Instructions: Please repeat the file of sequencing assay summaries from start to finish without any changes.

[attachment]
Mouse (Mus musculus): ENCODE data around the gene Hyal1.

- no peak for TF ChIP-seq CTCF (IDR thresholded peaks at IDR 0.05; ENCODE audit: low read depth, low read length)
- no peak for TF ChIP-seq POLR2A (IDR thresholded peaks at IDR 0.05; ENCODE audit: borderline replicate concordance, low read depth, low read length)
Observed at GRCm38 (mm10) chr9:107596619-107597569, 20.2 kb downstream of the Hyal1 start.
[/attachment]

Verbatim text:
Mouse (Mus musculus): ENCODE data around the gene Hyal1.

- no peak for TF ChIP-seq CTCF (IDR thresholded peaks at IDR 0.05; ENCODE audit: low read depth, low read length)
- no peak for TF ChIP-seq POLR2A (IDR thresholded peaks at IDR 0.05; ENCODE audit: borderline replicate concordance, low read depth, low read length)
Observed at GRCm38 (mm10) chr9:107596619-107597569, 20.2 kb downstream of the Hyal1 start.